The Lucy Evelyn at anchor in Little Egg Harbor.
The Lucy Evelyn was a three masted schooner built in 1917 in Harrington Maine and homeported in Machias Maine. She served for a number of years including the packet trade to South America. At one point in World War II, she was shelled by a German U-Boat.
In 1948, the Lucy Evelyn was purchased by a local businessman, Nat Ewer. He wanted the ship to beach her as a gift shop at Ninth street in Beach Haven. My Dad, Uncle, Grandfather and other family members took their boats out to see the schooner in the bay. During a storm, the tide rose enough that she could be brought into her final berth. … but not after a great deal of effort. The Lucy Evelyn had broken free and was drifting. Thankfully, she was able to be taken under tow to 9th street. When they got her into position, they filled around her with gravel.
Visitors entered what was the cargo hold through a portal cut into the starboard side of the ship. There was a distinctive smell of spices when you entered. You could also take a tour of the cabins in the stern and walk the decks. The decking was covered with thick grey paint and possibly fiberglass.
Some time in the late 1960’s some local boys caught an 8′ Hammerhead shark that had been sighted in the bay. The shark was hung from the cathead. That is the beam in the bow that holds the anchor when it is raised or lowered.
She remained there until she burned in a devastating fire in 1972 due to a faulty heater.
The Lucy Evelyn was located about where the Schooner’s Wharf shops are today with her bow facing east. Her three distinctive masts were a landmark for boaters both in the bay and offshore in the days before GPS.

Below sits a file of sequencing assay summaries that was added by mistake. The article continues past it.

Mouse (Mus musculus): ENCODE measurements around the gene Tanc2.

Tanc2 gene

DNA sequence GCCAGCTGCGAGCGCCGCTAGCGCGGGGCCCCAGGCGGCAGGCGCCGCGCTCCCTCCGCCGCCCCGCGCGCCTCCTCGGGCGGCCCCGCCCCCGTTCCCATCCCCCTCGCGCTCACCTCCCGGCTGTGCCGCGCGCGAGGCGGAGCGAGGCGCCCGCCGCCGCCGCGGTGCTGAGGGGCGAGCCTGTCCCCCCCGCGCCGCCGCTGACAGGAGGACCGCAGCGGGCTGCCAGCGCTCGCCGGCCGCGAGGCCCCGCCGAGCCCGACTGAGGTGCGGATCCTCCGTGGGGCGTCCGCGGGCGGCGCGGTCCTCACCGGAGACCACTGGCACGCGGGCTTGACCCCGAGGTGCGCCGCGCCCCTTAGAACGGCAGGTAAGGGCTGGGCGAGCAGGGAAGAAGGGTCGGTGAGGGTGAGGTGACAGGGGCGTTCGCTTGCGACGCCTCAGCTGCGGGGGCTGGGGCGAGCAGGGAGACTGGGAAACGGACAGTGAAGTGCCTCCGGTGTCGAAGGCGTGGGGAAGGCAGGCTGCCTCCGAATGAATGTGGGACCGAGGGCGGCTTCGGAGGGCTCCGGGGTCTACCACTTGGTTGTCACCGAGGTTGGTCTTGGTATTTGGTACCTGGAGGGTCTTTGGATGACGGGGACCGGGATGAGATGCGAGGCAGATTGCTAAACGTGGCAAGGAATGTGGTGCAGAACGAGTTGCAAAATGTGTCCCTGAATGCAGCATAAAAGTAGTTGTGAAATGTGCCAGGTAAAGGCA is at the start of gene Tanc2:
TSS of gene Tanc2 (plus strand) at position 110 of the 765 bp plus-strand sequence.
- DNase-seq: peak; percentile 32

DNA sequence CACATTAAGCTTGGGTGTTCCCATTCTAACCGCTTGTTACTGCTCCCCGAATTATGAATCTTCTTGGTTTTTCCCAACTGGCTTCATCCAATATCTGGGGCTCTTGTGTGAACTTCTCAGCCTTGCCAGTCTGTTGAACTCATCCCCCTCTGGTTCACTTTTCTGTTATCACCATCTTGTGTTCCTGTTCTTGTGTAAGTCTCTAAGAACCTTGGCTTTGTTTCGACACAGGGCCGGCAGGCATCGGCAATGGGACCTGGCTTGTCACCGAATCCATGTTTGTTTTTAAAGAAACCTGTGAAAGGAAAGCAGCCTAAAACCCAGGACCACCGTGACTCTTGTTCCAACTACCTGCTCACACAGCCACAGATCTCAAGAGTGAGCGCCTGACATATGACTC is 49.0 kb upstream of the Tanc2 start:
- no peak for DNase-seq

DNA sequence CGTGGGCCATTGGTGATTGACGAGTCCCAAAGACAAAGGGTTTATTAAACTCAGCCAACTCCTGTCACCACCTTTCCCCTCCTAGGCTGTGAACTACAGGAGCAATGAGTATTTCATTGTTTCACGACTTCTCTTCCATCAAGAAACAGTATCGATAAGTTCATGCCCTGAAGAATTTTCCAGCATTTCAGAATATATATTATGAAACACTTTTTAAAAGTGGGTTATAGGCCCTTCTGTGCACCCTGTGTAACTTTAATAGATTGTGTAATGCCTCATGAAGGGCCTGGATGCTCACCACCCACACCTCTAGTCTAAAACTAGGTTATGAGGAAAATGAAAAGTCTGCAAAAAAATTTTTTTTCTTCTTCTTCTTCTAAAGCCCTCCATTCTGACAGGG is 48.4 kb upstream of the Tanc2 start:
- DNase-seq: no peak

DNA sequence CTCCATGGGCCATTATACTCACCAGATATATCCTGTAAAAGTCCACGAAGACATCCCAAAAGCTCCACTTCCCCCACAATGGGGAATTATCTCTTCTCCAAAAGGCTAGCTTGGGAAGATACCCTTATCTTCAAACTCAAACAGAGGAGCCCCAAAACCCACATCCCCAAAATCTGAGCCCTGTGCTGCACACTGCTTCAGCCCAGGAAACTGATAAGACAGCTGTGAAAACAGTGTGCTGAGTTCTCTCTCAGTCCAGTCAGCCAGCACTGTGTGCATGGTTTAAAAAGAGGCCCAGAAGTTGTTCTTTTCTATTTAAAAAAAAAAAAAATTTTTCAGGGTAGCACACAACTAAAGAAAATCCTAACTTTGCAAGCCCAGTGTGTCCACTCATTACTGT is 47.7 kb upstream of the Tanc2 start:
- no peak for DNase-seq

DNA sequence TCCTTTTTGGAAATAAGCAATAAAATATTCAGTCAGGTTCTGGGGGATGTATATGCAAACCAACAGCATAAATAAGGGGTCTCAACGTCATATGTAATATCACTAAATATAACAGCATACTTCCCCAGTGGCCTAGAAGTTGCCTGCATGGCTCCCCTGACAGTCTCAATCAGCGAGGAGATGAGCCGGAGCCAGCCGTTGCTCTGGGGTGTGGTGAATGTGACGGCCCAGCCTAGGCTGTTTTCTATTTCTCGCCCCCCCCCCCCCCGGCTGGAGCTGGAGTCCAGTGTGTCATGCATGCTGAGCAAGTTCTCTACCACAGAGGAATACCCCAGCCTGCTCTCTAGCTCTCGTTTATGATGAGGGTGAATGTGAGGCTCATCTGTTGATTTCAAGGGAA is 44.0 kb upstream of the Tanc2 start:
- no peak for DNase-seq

There are some crumbling remnants of her if you look closely around the schooner’s wharf. The remaining artifacts from the Lucy Evelyn are slowly disappearing.
A replica sailing ship was built for the Schooner’s wharf, the Tivoli. It sits slightly south of where the Lucy Evelyn sat and it’s bow faces west whereas the Lucy Evelyn faced east. The photo below is an older shot of the Tivoli with the original full scale masts. Unfortunately they didn’t weather well and were replaced with much stubbier masts.
- A chapter from a book detailing the Cape Verdean – American Packet Trade.
- Reference from The United States Merchant Marine Casualties of WWII to the shelling of the Lucy Evelyn by an unknown vessel.
- Reference from World War II Sea War, Vol 7: The Allies Strike Back regarding the shelling of the Lucy Evelyn by a German Submarine
- From the book Long Beach Island details about the Lucy Evelyn’s history, purchase and conversion to a gift shop. HINT – Scroll up when you click on the link for some great old pictures of the Lucy Evelyn.
- Article in Motorboating about the Lucy Evelyn.
Lucy Evelyn Facts
- Year Built: 1917
- Gross Tonnage: 374
- Length: 140′
- Beam: 32′
- Draft: 11′ 1″
- Propulsion: Sail
- Speed: Approximately 10 knots
- Cargoes: Lumber, Tobacco, Coal, Gypsum, Molasses, Salt and Rock
- Crew: Five
- Purchased by Nat Ewer at auction for $1550 in 1948